Asteroid Florence passes Earth on Friday, but it’s not Armageddon yet

Asteroid Florence is safe, but there are plenty of other huge and dangerous asteroids in the universe

Asteroid Florence is safe, but there are plenty of other huge and dangerous asteroids in the universe

Legion Media
The mountain-size asteroid Florence will pass our planet safely on September 1. However, Russian mathematician Ighor Uzhinsky believes it is absolutely inevitable that at some point a big celestial body will collide with the Earth.

Asteroid Florence will pass the Earth at a distance of 4.4 mln miles (7 mln km) on Friday, September 1. It’s so huge that even amateur astronomers would be able to see it from their backyards using basic equipment. According to NASA, the asteroid is about about 2.7 miles (4.4 km) in size.       

Russian scientists told RBTH that, even though Florence is safe, there are plenty of other huge and dangerous asteroids in the universe, and they are just waiting for an opportunity. According to their study, a celestial body with a diameter of upwards of one kilometer is expected to strike once every 600,000 years.

Those asteroids “can bring catastrophic consequences and global devastation, so it is of primary interest to avoid such collisions,” the study explains. 

Ighor Uzhinsky, Professor at the Skolkovo Institute of Science and Technology and a co-author of the research believes key options for mitigating the potential threat include deploying a massive spacecraft to slowly push it out of the path of danger.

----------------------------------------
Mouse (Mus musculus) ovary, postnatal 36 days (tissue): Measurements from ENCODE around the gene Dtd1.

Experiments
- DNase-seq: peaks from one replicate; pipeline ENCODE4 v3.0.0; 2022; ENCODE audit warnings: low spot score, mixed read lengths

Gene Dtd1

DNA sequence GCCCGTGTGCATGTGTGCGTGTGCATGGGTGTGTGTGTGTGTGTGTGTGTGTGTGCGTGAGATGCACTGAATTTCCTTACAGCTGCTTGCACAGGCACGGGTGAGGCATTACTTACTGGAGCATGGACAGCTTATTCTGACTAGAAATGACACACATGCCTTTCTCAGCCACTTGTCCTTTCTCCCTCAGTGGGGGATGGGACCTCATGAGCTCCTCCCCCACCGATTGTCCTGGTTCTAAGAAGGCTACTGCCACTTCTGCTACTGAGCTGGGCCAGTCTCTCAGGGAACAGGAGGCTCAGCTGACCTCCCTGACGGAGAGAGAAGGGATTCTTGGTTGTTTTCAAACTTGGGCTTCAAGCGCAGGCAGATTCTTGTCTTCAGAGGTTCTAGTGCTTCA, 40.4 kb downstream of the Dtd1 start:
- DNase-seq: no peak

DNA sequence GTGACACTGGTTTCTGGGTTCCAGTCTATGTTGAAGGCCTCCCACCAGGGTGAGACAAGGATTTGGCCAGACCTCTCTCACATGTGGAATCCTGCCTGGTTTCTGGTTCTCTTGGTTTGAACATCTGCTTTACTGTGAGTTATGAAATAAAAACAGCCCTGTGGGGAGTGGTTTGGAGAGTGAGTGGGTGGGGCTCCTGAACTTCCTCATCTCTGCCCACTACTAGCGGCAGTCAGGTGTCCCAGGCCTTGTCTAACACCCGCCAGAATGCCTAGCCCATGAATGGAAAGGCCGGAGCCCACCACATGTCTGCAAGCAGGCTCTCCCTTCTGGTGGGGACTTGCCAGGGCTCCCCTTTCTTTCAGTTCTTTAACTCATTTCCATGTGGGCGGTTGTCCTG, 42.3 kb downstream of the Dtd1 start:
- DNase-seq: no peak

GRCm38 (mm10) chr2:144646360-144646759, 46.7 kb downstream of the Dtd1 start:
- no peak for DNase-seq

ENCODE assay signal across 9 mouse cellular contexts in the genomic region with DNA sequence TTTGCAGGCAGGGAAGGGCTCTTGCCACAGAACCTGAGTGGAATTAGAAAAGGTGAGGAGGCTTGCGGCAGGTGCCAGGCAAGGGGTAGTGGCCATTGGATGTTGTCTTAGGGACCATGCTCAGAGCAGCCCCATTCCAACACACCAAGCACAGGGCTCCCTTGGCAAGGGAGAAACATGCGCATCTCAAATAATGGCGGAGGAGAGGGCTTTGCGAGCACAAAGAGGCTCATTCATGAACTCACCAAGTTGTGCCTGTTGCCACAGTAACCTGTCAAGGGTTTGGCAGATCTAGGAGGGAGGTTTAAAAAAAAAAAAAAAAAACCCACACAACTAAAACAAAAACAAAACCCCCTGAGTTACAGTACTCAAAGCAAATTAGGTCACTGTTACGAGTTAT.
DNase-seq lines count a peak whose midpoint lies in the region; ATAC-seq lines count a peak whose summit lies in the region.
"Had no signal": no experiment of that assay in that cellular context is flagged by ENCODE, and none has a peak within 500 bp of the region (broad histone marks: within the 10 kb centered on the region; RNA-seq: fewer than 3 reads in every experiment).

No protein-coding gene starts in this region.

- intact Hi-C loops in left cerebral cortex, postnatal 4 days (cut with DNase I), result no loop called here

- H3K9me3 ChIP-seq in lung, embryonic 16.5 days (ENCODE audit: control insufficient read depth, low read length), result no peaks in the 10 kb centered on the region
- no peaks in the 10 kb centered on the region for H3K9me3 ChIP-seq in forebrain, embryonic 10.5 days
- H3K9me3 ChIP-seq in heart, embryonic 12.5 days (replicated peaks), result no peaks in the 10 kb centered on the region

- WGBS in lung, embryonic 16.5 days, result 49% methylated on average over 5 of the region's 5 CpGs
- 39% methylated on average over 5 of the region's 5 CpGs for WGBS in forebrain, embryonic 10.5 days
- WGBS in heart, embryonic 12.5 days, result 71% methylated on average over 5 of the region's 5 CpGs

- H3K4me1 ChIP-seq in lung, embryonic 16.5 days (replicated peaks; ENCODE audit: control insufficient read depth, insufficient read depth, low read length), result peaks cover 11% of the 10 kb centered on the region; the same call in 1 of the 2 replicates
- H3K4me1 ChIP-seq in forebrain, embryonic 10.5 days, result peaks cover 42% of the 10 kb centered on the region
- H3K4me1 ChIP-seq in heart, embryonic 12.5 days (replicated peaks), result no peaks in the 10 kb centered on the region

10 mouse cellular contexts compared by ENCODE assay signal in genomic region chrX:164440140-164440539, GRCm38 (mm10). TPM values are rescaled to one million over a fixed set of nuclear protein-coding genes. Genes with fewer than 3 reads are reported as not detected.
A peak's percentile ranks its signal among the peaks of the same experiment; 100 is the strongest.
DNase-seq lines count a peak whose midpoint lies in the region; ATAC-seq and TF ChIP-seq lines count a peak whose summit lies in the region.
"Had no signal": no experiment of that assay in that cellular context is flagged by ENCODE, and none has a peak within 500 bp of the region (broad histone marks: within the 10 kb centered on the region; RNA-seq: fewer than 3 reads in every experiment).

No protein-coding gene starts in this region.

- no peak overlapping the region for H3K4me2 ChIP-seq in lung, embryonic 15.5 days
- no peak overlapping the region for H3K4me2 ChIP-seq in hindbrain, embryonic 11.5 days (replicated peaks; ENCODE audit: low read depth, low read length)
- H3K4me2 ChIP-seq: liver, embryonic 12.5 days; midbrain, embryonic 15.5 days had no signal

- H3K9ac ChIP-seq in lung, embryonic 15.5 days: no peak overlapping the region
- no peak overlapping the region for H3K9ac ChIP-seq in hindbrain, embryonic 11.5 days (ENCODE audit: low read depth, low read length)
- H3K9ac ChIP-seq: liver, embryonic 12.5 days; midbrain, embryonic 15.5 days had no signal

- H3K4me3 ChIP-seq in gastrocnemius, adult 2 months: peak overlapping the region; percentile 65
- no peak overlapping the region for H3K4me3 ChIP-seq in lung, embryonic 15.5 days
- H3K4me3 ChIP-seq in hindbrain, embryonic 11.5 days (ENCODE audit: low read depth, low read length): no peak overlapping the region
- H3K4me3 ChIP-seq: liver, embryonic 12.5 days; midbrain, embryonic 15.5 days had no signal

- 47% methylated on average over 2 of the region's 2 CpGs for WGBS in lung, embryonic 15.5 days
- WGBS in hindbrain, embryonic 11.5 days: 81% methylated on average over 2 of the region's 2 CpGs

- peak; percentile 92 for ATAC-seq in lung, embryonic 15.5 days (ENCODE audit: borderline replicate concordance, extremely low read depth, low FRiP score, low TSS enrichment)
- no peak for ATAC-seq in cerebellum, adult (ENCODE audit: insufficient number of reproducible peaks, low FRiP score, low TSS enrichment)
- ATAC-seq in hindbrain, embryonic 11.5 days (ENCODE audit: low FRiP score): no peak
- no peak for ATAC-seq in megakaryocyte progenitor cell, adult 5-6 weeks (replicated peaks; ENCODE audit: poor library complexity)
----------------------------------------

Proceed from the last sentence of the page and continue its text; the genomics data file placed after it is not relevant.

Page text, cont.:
A nuclear detonation that is recognized thanks to Hollywood blockbusters like Armageddon could very likely do more harm than good.. 

“When you have a nuclear explosion impact to this type of body, it’ll just fall apart, and you cannot intercept these pieces, and some of the pieces could pose just as serious a threat to Earth as the original body would have,” Uzhinsky said. “The solution is to push it.”

In Uzhinsky’s view, humanity should send a constellation of spacecrafts into the furthest reaches of the Solar System, and then leave them with enough power to wait until the next major threat presents itself. In particular, he believes people should deploy the ship to the Kuiper Belt, a massive circumstellar disk that is home to Pluto, other dwarf planets and similarly enormous celestial bodies that threaten to come spiraling toward our planet.

Enhanced with tethers, these spacecrafts could tow the celestial body away from its trajectory, throwing it off its path toward Earth.

According to Uzhinsky, scientists can tell 100-200 years in advance when an asteroid’s going to impact our planet. “We’ll need to intersect this asteroid before it’s really approaching the Earth – somewhere around Pluto’s orbit. After that, you have about 10 years to impact it.” 

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